[15 November 2013]
From the Ages is the first studio recording from instrumental power trio Earthless since 2007’s Rhythms From a Cosmic Sky. Though the silence may have been deafening for their small but devoted cadre of fans, the wait was worth every moment. From the Ages finds Earthless at their most concentrated, and that distillation of psychedelic rock, stoner metal, and electric blues is a heady brew in the hands of Messrs. Rubalcaba, Eginton and Mitchell.
What makes this such a powerful mix—and what separates Earthless from other stoner rock bands with a tendency to go on (and on and on)—is that rarely, if ever, do they sound like a band merely jamming. Earthless is about improvisation, more akin to jazz than the noodling stoners that follow in the patchouli-drenched wake of jam band “explorations.” Listen closely to opening track “Violence of the Red Sea”, and hear the band state a theme, build a solo from it, and then react to the impact of the solo upon that initial form. This is not “Blues in A”, but a constructed form given room to breathe because of the near telepathic connections between the players.
Isaiah Mitchell is the obvious first attraction. His guitar playing is a constant surprise, soaring, diving, streaking through the sky like a hawk playing in the updrafts along the face of a cliff. But Mitchell isn’t untethered; listen closely, as time and again drummer Mario Rubalcaba and bassist Mike Eginton pull Mitchell out of a groundward spiral with a lift of cymbals or a rising bass line that meets Mitchell and buoys him upward. Or conversely, an insistent kick and snare line tugs downward when the guitarist seems ready to break free of gravity’s pull, the bass joining in to drag Mitchell back, the Stratocaster in his hands kicking and screaming. Earthless is like a stunt kite, and though you may be watching the guitarist and his acrobatic flights of fancy, it is the steady hands at the base that control the motion.
Even when the band dials things back, as on the nearly meditative, nearly OM-like “Equus October”, Earthless levitates in contemplation, unable to truly ground itself. Eginton’s soft, supple playing is a through line for the conversation of drums and guitar, and as those two instruments ramp, chatter, and rise in pitch and forcefulness the bass holds things neat and strong. His bass never controls that conversation, but like a good moderator he keeps it from turning into a screaming match.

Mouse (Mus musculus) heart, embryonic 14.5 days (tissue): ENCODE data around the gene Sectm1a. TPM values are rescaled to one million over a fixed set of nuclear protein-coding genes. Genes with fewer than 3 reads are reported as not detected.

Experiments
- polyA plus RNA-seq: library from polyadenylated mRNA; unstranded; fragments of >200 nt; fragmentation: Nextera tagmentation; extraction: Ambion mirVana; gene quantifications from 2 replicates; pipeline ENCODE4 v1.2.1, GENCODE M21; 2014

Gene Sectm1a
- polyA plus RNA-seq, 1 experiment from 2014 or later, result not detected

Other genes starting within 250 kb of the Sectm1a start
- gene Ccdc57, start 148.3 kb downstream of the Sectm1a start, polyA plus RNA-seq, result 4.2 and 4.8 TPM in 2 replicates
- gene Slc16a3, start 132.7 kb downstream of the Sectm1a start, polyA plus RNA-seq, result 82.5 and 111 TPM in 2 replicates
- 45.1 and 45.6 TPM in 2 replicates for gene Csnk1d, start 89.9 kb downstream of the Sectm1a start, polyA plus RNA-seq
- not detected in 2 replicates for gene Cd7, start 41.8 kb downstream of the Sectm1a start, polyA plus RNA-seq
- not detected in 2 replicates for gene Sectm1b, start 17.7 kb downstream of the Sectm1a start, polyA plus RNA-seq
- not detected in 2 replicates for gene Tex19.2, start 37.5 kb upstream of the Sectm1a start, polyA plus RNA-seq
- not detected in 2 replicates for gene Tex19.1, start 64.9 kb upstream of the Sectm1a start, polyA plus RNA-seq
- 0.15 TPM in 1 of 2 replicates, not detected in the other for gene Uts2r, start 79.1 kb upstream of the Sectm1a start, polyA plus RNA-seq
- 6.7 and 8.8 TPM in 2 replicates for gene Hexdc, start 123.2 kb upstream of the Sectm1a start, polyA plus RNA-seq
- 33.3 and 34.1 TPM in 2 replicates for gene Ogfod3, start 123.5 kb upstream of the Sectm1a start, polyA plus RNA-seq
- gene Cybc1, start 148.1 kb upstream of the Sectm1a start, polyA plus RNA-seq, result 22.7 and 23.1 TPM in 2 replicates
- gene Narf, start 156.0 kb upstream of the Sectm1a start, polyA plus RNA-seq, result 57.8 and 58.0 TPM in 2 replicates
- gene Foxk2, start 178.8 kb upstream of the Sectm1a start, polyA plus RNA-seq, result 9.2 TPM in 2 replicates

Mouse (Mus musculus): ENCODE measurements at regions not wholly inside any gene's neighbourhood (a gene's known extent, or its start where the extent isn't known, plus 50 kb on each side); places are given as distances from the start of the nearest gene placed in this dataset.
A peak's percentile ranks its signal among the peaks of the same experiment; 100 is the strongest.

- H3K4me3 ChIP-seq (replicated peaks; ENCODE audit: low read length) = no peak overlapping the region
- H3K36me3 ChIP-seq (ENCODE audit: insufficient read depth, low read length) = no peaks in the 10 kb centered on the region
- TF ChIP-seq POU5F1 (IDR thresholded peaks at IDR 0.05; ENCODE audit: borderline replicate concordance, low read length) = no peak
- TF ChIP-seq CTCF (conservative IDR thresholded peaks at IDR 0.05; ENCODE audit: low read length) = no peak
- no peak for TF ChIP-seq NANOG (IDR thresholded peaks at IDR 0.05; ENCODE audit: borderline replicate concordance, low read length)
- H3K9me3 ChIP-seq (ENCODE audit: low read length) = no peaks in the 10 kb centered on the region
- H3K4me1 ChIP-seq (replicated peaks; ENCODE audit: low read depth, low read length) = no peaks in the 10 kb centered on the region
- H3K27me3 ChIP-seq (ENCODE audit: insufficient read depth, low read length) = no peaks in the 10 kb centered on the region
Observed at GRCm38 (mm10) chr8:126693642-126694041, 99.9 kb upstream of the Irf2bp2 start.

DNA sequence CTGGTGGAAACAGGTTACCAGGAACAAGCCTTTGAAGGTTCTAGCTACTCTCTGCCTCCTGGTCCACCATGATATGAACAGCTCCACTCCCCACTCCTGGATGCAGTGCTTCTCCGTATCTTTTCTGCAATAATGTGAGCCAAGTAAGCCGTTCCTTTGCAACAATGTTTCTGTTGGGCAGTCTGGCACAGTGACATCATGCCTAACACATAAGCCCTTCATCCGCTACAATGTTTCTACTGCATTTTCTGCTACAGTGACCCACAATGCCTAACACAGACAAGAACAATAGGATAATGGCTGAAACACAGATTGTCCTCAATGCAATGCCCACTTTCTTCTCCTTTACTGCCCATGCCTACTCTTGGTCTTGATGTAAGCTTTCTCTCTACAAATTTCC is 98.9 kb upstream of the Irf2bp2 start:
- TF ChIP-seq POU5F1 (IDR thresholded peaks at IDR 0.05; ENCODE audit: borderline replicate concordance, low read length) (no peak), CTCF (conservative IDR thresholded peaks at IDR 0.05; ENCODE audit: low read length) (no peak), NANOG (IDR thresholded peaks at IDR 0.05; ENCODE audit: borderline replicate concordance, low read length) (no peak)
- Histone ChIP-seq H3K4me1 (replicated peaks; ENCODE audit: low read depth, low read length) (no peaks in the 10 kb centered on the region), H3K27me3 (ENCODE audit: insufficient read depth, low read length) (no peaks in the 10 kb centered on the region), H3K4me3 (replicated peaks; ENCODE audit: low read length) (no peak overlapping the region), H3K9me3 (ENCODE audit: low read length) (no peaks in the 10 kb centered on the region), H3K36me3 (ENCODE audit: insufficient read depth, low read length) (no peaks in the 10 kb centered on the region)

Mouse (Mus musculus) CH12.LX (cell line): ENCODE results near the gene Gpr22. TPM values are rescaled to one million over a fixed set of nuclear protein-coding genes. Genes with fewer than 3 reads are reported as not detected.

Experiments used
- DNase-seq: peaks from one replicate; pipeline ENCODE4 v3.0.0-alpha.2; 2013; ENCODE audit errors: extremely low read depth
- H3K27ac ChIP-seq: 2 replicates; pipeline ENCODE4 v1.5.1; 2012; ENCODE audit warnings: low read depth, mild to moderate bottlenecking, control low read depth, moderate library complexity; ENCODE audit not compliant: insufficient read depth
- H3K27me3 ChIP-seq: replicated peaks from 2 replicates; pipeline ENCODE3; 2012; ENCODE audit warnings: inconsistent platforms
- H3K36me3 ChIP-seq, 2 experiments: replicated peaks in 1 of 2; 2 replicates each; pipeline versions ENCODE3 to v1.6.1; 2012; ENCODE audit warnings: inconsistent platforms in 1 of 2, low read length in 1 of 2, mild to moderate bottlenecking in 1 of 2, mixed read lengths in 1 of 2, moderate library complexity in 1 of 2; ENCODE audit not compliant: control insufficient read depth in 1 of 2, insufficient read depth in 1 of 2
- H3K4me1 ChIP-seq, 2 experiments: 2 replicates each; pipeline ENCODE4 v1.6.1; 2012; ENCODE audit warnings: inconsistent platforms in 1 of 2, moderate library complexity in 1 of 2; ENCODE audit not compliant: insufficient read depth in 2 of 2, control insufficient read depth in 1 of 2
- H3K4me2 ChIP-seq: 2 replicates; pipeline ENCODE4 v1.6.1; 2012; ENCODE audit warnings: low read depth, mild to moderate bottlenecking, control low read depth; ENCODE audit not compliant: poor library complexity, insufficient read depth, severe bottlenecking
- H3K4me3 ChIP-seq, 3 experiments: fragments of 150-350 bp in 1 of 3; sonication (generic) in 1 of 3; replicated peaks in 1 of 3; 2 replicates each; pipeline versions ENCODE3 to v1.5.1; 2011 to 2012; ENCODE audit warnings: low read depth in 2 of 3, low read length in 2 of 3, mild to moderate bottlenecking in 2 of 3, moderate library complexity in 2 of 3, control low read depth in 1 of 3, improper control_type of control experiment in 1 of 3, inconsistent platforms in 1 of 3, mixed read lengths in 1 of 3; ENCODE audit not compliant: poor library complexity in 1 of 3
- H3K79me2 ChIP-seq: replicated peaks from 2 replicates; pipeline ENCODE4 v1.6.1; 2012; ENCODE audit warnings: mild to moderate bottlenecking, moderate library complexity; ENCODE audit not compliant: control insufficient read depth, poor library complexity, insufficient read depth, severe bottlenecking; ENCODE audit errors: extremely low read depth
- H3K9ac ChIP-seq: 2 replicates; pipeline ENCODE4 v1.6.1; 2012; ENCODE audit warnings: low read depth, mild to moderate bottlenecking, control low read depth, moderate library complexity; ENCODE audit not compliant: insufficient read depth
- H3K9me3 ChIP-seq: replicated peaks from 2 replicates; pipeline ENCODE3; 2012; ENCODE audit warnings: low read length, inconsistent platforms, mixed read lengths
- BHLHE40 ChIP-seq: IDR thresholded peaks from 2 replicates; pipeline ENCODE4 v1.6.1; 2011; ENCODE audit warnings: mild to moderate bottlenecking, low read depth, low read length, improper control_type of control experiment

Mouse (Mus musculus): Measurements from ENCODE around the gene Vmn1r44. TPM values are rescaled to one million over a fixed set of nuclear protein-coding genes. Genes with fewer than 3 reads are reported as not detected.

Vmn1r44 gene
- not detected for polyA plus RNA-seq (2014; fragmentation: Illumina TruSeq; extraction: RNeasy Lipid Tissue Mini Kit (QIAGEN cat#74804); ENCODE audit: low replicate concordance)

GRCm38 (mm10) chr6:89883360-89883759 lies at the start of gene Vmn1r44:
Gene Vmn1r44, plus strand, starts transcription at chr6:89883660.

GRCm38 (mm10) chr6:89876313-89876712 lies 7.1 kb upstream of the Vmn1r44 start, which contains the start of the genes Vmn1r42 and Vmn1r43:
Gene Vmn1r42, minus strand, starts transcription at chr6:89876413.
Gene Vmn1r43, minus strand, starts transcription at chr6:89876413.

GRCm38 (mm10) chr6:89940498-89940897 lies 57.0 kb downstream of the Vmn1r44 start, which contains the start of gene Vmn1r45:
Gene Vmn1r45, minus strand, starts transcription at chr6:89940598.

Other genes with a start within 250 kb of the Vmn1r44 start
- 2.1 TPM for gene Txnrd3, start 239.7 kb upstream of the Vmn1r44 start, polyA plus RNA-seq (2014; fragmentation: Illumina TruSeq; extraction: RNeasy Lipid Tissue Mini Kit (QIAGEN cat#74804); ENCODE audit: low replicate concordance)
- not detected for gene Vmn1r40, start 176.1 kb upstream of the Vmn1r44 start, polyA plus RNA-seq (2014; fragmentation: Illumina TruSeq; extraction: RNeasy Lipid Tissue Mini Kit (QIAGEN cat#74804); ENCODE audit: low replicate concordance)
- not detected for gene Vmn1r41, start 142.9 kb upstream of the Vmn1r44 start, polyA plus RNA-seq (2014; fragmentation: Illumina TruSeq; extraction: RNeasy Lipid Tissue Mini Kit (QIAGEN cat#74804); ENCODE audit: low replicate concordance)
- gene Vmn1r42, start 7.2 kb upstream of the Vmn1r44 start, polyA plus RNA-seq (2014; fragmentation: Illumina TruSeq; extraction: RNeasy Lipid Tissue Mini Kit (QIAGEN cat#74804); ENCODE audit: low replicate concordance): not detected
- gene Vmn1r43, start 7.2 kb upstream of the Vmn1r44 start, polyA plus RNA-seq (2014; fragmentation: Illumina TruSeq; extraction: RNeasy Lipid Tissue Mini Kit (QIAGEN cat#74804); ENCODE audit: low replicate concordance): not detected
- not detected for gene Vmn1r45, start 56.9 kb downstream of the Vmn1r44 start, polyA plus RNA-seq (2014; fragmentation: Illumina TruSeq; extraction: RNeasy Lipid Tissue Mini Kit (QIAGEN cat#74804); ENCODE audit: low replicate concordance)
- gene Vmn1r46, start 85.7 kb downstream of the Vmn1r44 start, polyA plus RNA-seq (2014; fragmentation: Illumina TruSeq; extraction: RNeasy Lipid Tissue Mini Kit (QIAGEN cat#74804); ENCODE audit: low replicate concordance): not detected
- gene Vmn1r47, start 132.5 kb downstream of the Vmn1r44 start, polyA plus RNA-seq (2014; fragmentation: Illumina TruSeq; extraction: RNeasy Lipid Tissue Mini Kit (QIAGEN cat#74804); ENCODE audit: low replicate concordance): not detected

All of this structure, connection, and conversational improvisation is what makes the title track work despite its more-than-30-minutes run time. “From the Ages”, first released on 2008’s Live at Roadburn, is where one measures one’s ability to handle what Earthless dish out. If “Equus October” was a pint, and “Violence of the Red Sea” and “Uluru Rock” fifths, then “From the Ages” is a gallon of the distilled spirit of the band.
In the five years since that Roadburn performance, Earthless have grown in restraint. While the live recording is a full-on burner, a nearly relentless charge from the entire band, here the themes are allowed time to evolve and reach a sense of resolution. It’s never a chore to listen to, and there are moments of pure delight greater than anywhere else on the record. But chore or no, it wears. It’s tiring to focus on their playing for such a long spell, even though that focus brings many rewards. For example, listen to the hypnotic, Arabic loops of bass, drum and restrained guitar that bubble up naturally out of the dense fug of aggressive riffs around the 13-minute mark. The slow, almost languorous build out of that passage, and the control of tension Earthless exhibit, is masterful. It isn’t the flashiest section, but the conversation these musicians are having is worth that close attention. But again, not everyone has the tolerance to drink in such a potent concoction.
Those who make it to the end, and who choose to listen again and again, will find a new Earthless; a band that has grown through side projects and geographic separation, yet returned with greater chemistry, intuitiveness, and understanding. From the Ages is not just the latest album from this long running band. It’s their best.